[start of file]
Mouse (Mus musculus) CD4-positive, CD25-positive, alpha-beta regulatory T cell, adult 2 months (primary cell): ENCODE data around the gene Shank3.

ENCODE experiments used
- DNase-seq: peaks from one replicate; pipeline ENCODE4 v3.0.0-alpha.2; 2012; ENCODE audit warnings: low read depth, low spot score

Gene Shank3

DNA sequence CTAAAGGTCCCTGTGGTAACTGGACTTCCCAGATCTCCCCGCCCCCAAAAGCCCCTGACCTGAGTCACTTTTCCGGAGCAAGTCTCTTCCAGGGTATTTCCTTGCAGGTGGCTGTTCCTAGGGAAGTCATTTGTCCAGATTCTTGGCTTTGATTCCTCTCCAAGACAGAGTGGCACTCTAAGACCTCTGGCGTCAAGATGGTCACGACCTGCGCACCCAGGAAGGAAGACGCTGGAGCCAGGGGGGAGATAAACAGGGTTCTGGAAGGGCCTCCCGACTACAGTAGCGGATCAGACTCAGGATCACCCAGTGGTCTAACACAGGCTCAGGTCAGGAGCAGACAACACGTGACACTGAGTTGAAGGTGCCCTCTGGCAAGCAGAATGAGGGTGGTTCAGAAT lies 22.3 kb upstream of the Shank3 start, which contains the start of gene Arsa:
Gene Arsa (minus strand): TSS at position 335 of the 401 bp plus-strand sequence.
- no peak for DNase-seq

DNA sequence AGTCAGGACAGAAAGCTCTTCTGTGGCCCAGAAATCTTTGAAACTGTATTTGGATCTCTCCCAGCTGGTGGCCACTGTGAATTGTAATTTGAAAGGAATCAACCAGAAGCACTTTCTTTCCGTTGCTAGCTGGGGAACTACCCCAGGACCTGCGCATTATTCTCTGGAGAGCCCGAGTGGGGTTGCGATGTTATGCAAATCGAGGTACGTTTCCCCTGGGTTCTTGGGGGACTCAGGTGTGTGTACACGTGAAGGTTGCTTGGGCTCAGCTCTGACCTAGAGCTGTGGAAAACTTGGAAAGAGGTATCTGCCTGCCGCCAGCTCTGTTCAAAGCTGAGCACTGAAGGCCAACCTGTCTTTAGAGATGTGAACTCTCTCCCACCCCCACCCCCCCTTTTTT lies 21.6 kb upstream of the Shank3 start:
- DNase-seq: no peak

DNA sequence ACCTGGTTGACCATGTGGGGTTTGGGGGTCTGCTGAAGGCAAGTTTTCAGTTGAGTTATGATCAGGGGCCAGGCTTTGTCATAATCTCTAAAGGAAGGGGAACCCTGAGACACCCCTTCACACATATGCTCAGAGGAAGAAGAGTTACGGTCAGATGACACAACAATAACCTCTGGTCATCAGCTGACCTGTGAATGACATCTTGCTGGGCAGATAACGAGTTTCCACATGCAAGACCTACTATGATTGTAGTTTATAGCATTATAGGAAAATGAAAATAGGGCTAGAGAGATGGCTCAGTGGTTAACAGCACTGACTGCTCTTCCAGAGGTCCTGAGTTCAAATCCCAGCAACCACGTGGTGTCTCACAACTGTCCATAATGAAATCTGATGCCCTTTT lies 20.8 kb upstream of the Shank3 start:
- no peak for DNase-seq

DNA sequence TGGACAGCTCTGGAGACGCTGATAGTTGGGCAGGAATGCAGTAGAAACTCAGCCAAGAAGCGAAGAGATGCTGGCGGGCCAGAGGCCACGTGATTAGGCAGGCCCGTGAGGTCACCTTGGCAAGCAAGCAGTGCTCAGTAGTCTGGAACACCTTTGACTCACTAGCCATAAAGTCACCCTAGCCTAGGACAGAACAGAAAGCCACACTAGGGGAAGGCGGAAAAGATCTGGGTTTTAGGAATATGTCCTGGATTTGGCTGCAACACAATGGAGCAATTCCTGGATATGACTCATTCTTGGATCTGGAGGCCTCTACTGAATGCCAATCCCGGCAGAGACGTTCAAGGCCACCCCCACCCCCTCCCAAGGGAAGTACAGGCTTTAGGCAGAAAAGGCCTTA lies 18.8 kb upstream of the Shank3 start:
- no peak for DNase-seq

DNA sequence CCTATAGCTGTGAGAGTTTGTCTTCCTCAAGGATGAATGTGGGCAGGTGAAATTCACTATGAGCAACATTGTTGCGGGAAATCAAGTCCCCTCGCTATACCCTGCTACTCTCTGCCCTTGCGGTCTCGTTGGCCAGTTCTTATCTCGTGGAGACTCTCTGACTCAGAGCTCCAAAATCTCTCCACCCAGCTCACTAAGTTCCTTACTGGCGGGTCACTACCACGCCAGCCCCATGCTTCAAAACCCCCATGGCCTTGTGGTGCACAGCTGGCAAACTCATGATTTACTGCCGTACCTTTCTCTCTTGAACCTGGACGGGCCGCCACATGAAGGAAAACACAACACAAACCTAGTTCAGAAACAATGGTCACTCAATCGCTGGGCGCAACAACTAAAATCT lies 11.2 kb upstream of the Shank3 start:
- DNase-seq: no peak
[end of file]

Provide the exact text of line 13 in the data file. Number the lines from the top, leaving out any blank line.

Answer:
- no peak for DNase-seq